Tie the wipers together with a popsicle stick and a small wire to make them longer.




 Under the trash bin lid, tape the servo motors to each side.



For the Arduino Circuit



I encoded the code. In this case, I used eight LEDs in total, but there is only one pin for two LEDs, so my code only shows four LEDs.

  #include <Servo.h>
  Servo s1;
  Servo s2;

  int ir =5; //IR sensor digital pin
  int pinServo1=9; //servo motor pin
  int pinServo2=6;
  int led1=1,led2=2,led3=10,led4=11;
  int val=0;
  int buzzer=7;

  void setup(){
    pinMode(ir, INPUT);

  void loop(){
    val = digitalRead(ir);
    if (val ==0) { 
       tone(buzzer,500,500); //produce sound for 500 milliseconds
      //add a "quiet" time of 500 milliseconds
        tone(buzzer,400,500); //produce sound for 500 milliseconds
      //add a "quiet" time of 500 milliseconds
         tone(buzzer,300,500); //produce sound for 500 milliseconds
      //add a "quiet" time of 500 milliseconds



Gather the IR sensor, the Piezo Buzzer, and Servo Motors,  then insert each of them with jumper wires.



Connect GND and 5V to the breadboard.



Connect all of the jumper wires from each sensor and the piezo buzzer to their respective Arduino and breadboard pins.



GND pin - GND pin of the Arduino board,

VCC - 5V pin,

D0 pin - any digital pin, except 0 and 1,

I/O – any digital pin (except 1 and 0),

OUT pin - any digital pin, except 0 and 1)


Servo Motor :

Brown wire goes to the GND Pin

Yellow wire goes to any digital pin

Red wire goes to the 5V pin



To make it longer, connect the LEDs to a jumper wire. Then repeat for all of the LEDs that will be used. This also applies to the piezo buzzer IR sensor and Servo Motors to make it longer.



Connect the jumper wires of each LED to the breadboard, followed by the 2020k Ohm resistors on the LED's negative side. Then, for each led (anode of the LED), connect it to the digital pins of your Arduino board using jumper wires.


In my case, I was using the two sides of the breadboard and so I have to connect jumper wires with them to let the electricity pass through.



Upload the code to the Arduino board, and you'll have the go signal to play with it already.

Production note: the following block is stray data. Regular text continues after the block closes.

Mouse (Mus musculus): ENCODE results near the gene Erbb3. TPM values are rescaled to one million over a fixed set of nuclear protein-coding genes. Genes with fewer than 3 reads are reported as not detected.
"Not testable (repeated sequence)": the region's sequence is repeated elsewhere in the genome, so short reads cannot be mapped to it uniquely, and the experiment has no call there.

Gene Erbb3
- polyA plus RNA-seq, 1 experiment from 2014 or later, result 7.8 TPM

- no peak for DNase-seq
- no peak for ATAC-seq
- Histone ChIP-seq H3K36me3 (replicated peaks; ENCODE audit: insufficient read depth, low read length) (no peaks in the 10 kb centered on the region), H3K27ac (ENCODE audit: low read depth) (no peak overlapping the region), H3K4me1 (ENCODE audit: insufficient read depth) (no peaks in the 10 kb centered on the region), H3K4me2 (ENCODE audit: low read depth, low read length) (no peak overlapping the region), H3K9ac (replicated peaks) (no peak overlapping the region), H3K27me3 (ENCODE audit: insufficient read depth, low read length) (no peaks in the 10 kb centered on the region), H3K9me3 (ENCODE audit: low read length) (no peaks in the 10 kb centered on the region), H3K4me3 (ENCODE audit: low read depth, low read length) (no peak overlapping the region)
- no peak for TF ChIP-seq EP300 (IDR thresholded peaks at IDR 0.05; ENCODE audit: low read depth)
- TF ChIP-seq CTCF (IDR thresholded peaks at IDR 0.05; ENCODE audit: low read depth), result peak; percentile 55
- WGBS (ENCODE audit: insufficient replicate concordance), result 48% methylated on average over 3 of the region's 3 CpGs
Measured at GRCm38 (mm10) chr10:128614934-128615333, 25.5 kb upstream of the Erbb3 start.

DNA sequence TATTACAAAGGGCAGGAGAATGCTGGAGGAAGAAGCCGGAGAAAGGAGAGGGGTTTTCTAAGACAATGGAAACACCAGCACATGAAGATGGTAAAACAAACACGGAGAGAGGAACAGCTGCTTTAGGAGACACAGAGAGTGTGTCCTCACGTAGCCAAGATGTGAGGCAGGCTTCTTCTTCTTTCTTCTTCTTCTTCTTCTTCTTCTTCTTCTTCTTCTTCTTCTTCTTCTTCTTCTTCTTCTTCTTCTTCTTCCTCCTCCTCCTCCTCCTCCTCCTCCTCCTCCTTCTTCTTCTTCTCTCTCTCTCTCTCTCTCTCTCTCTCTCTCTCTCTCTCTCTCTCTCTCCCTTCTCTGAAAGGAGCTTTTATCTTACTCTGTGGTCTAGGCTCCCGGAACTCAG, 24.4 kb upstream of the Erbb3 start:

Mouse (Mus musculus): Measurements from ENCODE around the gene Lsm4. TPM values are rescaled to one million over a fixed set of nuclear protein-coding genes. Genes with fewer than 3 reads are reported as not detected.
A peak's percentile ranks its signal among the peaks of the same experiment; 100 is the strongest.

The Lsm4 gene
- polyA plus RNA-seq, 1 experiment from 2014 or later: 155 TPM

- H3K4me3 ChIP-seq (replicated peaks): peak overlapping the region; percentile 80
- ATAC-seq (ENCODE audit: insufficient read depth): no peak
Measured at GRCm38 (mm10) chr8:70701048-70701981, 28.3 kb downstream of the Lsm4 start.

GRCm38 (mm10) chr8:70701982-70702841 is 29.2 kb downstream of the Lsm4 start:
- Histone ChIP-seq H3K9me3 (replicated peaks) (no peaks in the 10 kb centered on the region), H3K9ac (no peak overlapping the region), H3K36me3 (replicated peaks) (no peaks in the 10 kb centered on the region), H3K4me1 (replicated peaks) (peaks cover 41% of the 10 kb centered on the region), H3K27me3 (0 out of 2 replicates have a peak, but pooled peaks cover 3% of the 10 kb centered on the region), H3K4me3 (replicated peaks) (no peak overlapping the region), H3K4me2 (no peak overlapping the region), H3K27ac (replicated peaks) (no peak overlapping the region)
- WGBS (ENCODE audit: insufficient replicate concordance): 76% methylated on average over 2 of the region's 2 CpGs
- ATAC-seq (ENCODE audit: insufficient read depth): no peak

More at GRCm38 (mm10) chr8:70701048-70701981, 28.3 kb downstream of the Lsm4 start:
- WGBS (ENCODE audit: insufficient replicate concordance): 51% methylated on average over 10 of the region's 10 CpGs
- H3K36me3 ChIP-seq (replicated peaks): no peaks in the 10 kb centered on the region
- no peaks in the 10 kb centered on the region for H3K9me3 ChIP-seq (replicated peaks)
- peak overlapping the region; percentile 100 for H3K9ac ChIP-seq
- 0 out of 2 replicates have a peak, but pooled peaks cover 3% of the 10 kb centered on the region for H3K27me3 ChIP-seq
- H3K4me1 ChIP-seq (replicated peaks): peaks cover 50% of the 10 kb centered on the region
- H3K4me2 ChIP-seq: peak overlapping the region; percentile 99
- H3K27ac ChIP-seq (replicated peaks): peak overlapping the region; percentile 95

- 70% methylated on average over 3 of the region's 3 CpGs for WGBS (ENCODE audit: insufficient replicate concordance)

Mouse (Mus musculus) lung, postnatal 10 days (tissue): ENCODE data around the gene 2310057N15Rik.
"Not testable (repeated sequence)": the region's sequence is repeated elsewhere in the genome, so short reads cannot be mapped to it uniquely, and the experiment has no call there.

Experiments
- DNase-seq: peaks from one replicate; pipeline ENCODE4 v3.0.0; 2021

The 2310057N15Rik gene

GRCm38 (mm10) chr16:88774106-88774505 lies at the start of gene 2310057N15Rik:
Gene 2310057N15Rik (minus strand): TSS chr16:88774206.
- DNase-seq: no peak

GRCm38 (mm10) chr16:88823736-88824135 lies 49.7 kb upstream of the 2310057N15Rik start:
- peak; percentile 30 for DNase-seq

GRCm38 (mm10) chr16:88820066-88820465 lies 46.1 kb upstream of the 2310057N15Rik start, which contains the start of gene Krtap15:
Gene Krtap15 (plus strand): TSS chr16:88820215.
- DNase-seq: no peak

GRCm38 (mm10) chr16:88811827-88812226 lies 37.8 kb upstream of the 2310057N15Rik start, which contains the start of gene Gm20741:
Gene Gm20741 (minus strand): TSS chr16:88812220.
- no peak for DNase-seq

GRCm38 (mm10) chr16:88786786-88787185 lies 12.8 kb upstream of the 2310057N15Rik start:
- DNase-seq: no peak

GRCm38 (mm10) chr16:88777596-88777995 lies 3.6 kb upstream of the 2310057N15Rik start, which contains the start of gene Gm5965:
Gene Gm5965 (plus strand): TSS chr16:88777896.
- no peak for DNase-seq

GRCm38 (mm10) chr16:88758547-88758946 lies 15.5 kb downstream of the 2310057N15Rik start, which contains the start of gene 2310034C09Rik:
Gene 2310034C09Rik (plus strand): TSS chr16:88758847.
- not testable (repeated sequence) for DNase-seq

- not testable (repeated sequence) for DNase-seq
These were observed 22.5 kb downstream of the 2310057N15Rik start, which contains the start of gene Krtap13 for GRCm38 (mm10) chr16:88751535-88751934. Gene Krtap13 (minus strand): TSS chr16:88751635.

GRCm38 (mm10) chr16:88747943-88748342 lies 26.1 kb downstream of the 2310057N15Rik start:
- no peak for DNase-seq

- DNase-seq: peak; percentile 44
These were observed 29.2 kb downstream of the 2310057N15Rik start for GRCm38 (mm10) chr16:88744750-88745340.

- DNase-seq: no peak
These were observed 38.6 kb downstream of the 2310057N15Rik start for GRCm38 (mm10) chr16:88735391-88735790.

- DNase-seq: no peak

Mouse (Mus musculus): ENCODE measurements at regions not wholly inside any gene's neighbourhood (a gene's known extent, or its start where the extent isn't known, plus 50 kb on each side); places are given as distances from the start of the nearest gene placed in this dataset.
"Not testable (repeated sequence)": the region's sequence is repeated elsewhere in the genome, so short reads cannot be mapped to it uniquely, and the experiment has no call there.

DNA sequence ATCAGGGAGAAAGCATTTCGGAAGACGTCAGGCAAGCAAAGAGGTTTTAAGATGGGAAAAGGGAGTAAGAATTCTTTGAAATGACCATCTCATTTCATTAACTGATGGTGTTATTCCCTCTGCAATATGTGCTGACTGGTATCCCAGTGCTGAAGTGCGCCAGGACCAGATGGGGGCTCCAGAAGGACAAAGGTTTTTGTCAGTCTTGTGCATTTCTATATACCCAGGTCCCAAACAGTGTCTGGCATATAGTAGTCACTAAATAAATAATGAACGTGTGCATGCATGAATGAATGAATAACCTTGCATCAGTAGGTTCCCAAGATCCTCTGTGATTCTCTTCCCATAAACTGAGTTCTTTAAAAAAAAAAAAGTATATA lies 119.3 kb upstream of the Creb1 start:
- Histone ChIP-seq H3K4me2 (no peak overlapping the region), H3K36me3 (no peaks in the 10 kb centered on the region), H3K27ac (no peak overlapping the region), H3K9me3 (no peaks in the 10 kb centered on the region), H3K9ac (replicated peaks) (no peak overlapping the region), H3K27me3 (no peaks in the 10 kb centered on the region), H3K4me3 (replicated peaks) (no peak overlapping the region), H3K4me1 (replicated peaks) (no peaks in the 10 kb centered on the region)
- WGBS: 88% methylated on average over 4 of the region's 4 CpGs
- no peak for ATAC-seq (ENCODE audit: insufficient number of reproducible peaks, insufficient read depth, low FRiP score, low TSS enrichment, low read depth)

Making my Arduino project for this quarter was not as simple as it appears. Initially, I planned to create an alcohol dispenser, but I  assumed the servo motors have enough power to push the alcohol bottle. I want to make a lot more things besides trash cans because I think they're already common and basic, but I've opted to continue creating it. I then understand that it is alright for your project if it is already common as long as you gave it your all and it worked.


Considering that I am the type of student who will not settle for a basic project, I came up with the idea of using the LEDs in a creative way to add a little bit of uniqueness to my project and make the sensor, buzzer, and LEDs appealing while attempting to make cut out illustration boards that serve as sits enclosures.


After coming up with ideas, I attempted to write code for this project, and it took me a long time to do so, not because I was having difficulty, but because there was something wrong with my connections to the breadboard, which is why it wouldn't work, and all along trying to edit my code, I thought my code was the problem, but it wasn’t. I also struggled with making my trash can neat and hiding the wires because the wires are very distracting when they are not hidden.


Furthermore, despite the fact that I encountered a lot of difficulties while working on this project, I still had a lot of fun because I was motivated to finish it because I had imagined the outcome all along, and so working on it actually improved my mood because it is something that I enjoy doing, especially since I already have some basic knowledge about robotics.


Making these kinds of activities is what I prefer rather than doing essays or other written works.